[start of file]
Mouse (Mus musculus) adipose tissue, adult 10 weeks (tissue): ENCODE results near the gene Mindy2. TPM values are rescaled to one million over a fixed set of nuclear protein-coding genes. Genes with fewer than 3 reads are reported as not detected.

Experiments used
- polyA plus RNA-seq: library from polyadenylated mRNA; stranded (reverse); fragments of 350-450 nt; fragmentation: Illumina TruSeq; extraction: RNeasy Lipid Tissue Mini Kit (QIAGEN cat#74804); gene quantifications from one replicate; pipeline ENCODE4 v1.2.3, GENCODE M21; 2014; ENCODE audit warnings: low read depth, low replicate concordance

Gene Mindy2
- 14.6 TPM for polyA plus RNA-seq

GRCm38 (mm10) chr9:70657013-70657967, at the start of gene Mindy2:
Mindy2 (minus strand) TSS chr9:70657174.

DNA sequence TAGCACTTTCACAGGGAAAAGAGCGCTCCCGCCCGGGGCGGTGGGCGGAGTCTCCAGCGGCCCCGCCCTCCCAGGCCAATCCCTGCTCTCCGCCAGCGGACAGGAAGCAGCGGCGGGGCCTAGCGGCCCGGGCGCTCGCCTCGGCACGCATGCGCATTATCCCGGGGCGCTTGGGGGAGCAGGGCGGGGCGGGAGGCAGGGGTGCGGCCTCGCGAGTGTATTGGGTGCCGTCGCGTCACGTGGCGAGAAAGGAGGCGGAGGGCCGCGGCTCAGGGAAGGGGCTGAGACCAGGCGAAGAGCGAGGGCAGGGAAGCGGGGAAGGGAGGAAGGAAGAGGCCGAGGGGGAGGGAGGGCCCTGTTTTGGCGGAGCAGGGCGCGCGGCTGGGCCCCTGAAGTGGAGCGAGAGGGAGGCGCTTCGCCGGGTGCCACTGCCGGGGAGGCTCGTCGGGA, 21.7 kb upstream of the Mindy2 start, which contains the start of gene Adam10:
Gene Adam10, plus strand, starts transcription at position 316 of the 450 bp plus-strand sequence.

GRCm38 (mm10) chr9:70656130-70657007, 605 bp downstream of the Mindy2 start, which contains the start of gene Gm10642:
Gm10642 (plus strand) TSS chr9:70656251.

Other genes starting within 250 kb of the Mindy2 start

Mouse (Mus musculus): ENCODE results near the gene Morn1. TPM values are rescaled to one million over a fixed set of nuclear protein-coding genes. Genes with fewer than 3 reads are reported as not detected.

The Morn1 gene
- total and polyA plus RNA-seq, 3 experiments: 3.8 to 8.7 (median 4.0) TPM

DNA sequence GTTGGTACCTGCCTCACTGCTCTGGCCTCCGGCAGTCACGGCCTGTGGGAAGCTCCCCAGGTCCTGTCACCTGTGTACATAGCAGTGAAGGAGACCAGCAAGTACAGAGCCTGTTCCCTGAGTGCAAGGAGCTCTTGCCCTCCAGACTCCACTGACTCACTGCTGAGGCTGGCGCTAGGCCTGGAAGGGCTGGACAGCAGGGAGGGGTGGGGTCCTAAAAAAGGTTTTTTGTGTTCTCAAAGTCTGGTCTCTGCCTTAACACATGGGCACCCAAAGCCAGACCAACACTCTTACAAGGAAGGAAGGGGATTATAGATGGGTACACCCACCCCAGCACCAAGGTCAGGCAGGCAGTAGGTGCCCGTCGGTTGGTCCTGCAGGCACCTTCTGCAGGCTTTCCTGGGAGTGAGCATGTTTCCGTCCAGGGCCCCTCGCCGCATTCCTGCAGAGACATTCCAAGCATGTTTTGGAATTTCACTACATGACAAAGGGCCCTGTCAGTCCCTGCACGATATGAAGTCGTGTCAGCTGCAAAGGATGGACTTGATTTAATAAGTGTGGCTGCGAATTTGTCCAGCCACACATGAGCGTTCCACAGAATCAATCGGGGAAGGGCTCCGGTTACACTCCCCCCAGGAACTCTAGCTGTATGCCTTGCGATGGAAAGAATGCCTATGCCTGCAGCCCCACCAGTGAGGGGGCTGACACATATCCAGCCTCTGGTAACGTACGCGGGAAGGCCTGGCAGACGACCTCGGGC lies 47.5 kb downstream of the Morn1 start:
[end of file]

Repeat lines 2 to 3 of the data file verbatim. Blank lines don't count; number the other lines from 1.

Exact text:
Experiments used
- polyA plus RNA-seq: library from polyadenylated mRNA; stranded (reverse); fragments of 350-450 nt; fragmentation: Illumina TruSeq; extraction: RNeasy Lipid Tissue Mini Kit (QIAGEN cat#74804); gene quantifications from one replicate; pipeline ENCODE4 v1.2.3, GENCODE M21; 2014; ENCODE audit warnings: low read depth, low replicate concordance